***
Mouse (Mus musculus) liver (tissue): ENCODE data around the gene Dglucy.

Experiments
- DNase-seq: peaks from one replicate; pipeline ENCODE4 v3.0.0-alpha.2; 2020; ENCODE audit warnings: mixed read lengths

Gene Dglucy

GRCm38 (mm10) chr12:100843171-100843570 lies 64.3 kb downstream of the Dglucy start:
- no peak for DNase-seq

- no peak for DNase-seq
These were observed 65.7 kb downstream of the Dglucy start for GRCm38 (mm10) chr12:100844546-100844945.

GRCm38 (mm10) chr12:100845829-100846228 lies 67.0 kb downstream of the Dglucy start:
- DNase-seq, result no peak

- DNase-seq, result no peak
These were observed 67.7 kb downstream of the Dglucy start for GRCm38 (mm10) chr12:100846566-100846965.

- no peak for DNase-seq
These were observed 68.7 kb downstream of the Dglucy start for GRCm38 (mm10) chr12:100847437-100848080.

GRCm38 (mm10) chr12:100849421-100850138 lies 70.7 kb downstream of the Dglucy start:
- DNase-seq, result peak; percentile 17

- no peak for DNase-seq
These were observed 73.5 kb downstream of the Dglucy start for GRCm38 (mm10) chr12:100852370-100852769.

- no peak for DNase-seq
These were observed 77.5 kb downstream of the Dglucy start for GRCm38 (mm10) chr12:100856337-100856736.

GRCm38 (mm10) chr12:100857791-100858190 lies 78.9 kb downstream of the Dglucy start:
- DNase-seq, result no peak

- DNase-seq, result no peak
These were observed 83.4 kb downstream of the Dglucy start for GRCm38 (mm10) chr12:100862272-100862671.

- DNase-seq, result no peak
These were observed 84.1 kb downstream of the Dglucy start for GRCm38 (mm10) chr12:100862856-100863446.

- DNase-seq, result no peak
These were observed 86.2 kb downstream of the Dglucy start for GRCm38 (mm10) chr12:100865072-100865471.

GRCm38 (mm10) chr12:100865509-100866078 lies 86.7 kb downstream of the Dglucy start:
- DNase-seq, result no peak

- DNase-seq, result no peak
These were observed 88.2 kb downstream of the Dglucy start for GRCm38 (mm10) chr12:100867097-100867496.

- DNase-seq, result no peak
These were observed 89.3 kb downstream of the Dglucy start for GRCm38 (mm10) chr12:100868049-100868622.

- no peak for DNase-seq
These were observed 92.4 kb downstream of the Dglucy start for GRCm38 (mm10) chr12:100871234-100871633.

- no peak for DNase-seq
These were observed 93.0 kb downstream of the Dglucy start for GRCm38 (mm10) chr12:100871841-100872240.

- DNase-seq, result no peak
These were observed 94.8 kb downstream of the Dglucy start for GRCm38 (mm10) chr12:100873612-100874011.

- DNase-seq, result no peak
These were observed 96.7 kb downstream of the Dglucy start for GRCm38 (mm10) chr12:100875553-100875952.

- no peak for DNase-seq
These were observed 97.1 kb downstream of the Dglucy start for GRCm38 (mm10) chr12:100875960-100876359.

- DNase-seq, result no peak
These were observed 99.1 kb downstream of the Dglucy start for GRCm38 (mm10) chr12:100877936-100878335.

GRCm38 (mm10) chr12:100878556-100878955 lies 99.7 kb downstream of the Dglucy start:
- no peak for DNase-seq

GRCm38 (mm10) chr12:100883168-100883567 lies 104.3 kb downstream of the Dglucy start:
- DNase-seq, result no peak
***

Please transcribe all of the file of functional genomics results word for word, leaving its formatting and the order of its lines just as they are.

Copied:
Mouse (Mus musculus) liver (tissue): ENCODE data around the gene Dglucy.

Experiments
- DNase-seq: peaks from one replicate; pipeline ENCODE4 v3.0.0-alpha.2; 2020; ENCODE audit warnings: mixed read lengths

Gene Dglucy

GRCm38 (mm10) chr12:100843171-100843570 lies 64.3 kb downstream of the Dglucy start:
- no peak for DNase-seq

- no peak for DNase-seq
These were observed 65.7 kb downstream of the Dglucy start for GRCm38 (mm10) chr12:100844546-100844945.

GRCm38 (mm10) chr12:100845829-100846228 lies 67.0 kb downstream of the Dglucy start:
- DNase-seq, result no peak

- DNase-seq, result no peak
These were observed 67.7 kb downstream of the Dglucy start for GRCm38 (mm10) chr12:100846566-100846965.

- no peak for DNase-seq
These were observed 68.7 kb downstream of the Dglucy start for GRCm38 (mm10) chr12:100847437-100848080.

GRCm38 (mm10) chr12:100849421-100850138 lies 70.7 kb downstream of the Dglucy start:
- DNase-seq, result peak; percentile 17

- no peak for DNase-seq
These were observed 73.5 kb downstream of the Dglucy start for GRCm38 (mm10) chr12:100852370-100852769.

- no peak for DNase-seq
These were observed 77.5 kb downstream of the Dglucy start for GRCm38 (mm10) chr12:100856337-100856736.

GRCm38 (mm10) chr12:100857791-100858190 lies 78.9 kb downstream of the Dglucy start:
- DNase-seq, result no peak

- DNase-seq, result no peak
These were observed 83.4 kb downstream of the Dglucy start for GRCm38 (mm10) chr12:100862272-100862671.

- DNase-seq, result no peak
These were observed 84.1 kb downstream of the Dglucy start for GRCm38 (mm10) chr12:100862856-100863446.

- DNase-seq, result no peak
These were observed 86.2 kb downstream of the Dglucy start for GRCm38 (mm10) chr12:100865072-100865471.

GRCm38 (mm10) chr12:100865509-100866078 lies 86.7 kb downstream of the Dglucy start:
- DNase-seq, result no peak

- DNase-seq, result no peak
These were observed 88.2 kb downstream of the Dglucy start for GRCm38 (mm10) chr12:100867097-100867496.

- DNase-seq, result no peak
These were observed 89.3 kb downstream of the Dglucy start for GRCm38 (mm10) chr12:100868049-100868622.

- no peak for DNase-seq
These were observed 92.4 kb downstream of the Dglucy start for GRCm38 (mm10) chr12:100871234-100871633.

- no peak for DNase-seq
These were observed 93.0 kb downstream of the Dglucy start for GRCm38 (mm10) chr12:100871841-100872240.

- DNase-seq, result no peak
These were observed 94.8 kb downstream of the Dglucy start for GRCm38 (mm10) chr12:100873612-100874011.

- DNase-seq, result no peak
These were observed 96.7 kb downstream of the Dglucy start for GRCm38 (mm10) chr12:100875553-100875952.

- no peak for DNase-seq
These were observed 97.1 kb downstream of the Dglucy start for GRCm38 (mm10) chr12:100875960-100876359.

- DNase-seq, result no peak
These were observed 99.1 kb downstream of the Dglucy start for GRCm38 (mm10) chr12:100877936-100878335.

GRCm38 (mm10) chr12:100878556-100878955 lies 99.7 kb downstream of the Dglucy start:
- no peak for DNase-seq

GRCm38 (mm10) chr12:100883168-100883567 lies 104.3 kb downstream of the Dglucy start:
- DNase-seq, result no peak